Thursday, October 26, 2006

A daunting read

I have been manfully ploughing through George Eliot's "Daniel Deronda" in recent days (OK, I admit it, weeks!).
Generally speaking, I am a modern fiction sort of person (Julian Barnes, Thomas Pynchon, Peter Carey, that sort of thing), but I do still have a soft spot in my soul for the older classics, and George Eliot (along with Jane Austen and Thomas Hardy and others) is still among my favourites.
"Daniel Deronda", often considered her pièce de résistance, is however a daunting read. We are at page 700-odd before Daniel even meets his mother, and there are still 200-odd pages to go (the length of many complete novels). And it is not just the sheer weight of the book which daunts, but it's density. There are beautifully constructed sentences which take up most of a page, and by the time you reach the end (of the sentence, I mean) you are wondering what the first half was all about. Just a random example of a sentence from page 685:

Many nights were watched through by him, in gazing from the open window of his room on the double, faintly pierced darkness of the sea and the heavens: often in struggling under the oppressive scepticism which represented his particular lot, with all the importance he was allowing Mordecai to give it, as of no more lasting effect than a dream - a set of changes which made passion to him, but beyond his consciousness were no more than an imperceptible difference of mass or shadow; sometimes with a reaction of emotive force which gave even to sustained disappointment, even to the fulfulled demand of sacrifice, the nature of a satisfied energy, and spread over his young future, whatever it might be, the attraction of devoted service; sometiomes with a sweet irresistible hopefulness that the very best of human possibilities might befall him - the blending of a complete personal love in one current with a larger duty; and sometimes again in a mood of rebellion (what human creature escapes it?) against things in general because they are thus and not otherwise, a mood in which Gwendolen and her equivocal fate moved as busy images of what was amiss in the world along with the concealments which he had felt as a hardship in his own life, and which were acting in him now under the form of an afflicting doubtfulness about the mother who had announced herself coldly and still kept away.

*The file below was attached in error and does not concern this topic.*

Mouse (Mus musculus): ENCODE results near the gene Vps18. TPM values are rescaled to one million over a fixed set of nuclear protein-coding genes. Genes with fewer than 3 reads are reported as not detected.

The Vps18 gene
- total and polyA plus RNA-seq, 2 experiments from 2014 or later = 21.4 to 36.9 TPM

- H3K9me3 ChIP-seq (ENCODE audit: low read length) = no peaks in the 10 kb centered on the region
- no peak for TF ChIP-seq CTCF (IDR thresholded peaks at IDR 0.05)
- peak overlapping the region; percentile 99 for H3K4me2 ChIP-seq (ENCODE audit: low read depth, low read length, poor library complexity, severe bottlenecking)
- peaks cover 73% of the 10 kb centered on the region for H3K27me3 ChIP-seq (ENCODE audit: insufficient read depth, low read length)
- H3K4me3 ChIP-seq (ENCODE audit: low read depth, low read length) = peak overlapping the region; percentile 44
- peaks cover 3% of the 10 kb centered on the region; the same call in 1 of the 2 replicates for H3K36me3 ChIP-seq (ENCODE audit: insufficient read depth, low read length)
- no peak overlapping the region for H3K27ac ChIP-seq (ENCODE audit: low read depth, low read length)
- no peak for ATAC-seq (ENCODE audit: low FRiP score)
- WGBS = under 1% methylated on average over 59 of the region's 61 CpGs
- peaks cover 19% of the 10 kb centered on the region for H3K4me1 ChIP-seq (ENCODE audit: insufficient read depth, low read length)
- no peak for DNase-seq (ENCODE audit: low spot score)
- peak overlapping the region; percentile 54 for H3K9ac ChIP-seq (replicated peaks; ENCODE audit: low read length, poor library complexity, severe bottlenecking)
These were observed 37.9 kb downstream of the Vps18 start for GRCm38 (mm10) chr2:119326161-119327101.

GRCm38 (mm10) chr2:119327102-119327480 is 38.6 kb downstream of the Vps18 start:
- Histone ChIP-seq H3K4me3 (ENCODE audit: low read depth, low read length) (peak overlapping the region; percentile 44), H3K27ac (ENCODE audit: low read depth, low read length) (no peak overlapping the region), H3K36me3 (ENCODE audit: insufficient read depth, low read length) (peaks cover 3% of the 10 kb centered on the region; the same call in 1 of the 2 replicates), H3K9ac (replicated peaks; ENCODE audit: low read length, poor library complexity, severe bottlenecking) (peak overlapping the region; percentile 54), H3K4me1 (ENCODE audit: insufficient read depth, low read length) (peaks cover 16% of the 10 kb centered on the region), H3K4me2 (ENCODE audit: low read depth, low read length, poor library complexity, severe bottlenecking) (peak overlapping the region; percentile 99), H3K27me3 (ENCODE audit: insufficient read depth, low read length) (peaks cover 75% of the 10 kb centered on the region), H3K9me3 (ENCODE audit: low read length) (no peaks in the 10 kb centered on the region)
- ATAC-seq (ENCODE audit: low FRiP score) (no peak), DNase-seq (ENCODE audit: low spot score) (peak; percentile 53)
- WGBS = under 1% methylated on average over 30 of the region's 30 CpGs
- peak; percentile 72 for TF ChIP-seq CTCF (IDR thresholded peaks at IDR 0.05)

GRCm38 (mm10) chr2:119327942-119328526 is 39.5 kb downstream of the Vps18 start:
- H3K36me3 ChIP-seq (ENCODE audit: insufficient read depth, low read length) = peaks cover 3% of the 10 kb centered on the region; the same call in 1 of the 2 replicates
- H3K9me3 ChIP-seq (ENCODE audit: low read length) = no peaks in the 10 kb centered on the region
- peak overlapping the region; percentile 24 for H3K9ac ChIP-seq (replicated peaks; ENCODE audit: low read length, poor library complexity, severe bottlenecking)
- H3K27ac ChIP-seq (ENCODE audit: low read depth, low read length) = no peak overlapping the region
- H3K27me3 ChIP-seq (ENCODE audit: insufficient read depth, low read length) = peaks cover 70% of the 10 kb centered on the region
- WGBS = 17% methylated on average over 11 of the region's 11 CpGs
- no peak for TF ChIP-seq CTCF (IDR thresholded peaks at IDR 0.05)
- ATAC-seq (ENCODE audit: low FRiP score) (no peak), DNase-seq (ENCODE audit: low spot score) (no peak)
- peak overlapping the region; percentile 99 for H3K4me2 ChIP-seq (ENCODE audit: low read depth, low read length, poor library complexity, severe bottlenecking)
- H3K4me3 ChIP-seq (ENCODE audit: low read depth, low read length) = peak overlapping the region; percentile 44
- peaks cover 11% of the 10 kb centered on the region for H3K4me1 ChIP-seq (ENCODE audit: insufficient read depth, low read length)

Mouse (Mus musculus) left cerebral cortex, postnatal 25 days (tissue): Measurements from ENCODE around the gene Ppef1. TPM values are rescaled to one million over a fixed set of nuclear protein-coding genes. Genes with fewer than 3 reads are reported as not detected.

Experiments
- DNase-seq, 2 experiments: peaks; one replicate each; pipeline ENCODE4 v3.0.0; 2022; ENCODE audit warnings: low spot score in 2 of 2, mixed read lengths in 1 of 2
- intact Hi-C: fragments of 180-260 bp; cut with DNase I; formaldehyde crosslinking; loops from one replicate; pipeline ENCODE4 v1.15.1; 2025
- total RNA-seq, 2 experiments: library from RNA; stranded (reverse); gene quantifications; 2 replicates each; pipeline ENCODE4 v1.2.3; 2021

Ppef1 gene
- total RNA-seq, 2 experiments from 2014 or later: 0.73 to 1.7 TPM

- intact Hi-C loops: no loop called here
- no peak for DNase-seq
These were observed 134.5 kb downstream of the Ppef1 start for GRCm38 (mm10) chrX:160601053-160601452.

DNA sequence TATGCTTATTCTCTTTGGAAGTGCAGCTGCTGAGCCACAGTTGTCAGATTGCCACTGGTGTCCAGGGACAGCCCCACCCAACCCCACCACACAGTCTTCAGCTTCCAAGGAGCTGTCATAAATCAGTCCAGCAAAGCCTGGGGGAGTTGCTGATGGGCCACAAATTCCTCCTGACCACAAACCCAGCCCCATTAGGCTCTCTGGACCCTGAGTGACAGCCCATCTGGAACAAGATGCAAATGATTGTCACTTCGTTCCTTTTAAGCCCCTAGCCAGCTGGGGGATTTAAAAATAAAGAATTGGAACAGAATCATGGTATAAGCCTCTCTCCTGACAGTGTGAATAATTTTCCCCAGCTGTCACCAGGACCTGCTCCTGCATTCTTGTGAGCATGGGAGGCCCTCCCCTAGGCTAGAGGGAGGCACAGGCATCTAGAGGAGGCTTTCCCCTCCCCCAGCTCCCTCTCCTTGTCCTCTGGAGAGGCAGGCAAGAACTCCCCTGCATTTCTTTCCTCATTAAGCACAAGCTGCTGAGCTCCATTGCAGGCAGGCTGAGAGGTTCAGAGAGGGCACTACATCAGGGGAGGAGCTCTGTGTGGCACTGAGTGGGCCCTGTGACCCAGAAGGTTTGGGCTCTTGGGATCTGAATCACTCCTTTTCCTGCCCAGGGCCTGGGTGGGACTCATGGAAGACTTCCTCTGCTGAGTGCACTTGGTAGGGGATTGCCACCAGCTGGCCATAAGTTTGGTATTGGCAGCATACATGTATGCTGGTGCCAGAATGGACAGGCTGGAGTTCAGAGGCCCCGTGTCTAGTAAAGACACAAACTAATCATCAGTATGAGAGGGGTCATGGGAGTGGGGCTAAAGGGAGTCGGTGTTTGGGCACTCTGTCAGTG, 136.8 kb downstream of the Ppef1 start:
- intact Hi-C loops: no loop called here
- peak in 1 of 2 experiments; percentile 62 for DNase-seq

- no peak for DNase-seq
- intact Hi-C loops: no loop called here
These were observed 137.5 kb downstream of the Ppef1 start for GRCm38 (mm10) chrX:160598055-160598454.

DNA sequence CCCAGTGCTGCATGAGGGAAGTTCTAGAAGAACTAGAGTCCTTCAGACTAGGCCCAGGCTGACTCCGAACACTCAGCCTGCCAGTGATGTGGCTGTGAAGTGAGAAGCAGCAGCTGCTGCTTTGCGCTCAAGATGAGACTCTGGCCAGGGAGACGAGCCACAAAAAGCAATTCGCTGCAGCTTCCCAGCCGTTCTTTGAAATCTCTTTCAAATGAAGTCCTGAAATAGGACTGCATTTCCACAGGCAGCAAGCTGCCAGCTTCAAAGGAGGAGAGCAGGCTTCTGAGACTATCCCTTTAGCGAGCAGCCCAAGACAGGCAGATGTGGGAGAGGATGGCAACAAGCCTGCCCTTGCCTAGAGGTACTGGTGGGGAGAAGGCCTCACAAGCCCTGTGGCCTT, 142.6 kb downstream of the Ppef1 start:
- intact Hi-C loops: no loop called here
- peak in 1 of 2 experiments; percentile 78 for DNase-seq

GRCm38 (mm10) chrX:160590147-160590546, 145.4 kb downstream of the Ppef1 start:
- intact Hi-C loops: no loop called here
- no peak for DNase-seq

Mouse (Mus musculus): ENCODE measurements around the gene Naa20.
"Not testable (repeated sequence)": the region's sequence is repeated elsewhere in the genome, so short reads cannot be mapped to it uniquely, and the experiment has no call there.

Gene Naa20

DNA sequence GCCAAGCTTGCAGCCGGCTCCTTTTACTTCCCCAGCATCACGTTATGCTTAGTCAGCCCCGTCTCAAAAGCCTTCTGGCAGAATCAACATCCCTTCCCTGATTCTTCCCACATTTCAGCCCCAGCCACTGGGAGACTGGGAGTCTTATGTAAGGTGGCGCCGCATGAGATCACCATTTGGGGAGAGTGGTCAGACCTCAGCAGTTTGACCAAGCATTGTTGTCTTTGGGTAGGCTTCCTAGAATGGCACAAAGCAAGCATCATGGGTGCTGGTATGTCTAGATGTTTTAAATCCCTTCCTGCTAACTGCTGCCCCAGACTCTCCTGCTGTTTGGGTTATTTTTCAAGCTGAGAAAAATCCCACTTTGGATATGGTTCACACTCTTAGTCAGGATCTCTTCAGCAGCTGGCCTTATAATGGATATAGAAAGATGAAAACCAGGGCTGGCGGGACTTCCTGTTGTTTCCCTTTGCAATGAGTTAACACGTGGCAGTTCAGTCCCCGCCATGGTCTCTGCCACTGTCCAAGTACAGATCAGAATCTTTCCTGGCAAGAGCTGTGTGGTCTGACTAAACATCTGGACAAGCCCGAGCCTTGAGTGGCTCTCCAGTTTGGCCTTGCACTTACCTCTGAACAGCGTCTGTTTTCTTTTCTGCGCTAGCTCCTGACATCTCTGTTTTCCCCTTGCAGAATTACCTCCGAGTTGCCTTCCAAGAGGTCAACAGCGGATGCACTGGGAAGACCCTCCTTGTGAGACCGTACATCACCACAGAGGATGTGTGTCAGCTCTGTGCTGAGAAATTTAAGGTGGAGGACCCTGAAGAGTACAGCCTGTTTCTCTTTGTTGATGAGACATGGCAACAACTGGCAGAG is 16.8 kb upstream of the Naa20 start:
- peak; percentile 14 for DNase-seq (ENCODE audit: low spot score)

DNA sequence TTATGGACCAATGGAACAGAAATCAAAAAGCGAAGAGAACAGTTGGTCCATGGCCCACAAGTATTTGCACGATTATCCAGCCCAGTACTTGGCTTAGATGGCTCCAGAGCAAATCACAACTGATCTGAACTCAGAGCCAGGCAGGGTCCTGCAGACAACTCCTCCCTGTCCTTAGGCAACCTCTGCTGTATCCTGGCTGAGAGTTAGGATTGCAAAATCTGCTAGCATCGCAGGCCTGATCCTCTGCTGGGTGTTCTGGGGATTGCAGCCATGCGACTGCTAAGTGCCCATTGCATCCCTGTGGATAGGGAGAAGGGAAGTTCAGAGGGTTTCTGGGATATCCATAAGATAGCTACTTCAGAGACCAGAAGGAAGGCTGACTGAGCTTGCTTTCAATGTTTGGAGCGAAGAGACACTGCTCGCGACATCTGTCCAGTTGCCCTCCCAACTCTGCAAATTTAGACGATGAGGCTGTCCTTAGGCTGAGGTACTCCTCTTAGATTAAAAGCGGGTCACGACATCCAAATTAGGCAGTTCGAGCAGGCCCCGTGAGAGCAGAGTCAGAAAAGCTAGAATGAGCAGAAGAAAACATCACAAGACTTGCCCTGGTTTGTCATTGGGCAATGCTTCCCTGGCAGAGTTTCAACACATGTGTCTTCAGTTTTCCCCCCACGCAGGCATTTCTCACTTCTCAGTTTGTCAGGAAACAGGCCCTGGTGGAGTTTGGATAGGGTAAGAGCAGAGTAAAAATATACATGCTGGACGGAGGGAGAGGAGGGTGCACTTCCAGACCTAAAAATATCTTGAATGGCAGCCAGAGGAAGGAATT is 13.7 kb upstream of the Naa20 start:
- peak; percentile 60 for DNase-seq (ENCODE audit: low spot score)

The meaning comes through, but you really have to work at it, much as you have to work at Samuel Becket or James Joyce. The grammar and puctuation is impeccable (all those colons and semi-colons - who knows how to use those correctly, nowadays? - parentheses, sub-clauses and sub-sub-clauses, you name it!), and the vocabulary erudite (this, in the days before thesauruses).
But not what you would call beach reading.
I think the next book on my "to-read" shelf may be "Haroun and the Sea of Stories" by Salman Rushdie. I like to be made to think (and Rushie ensures that), but these days I can only cope with so much hard labour in my reading.

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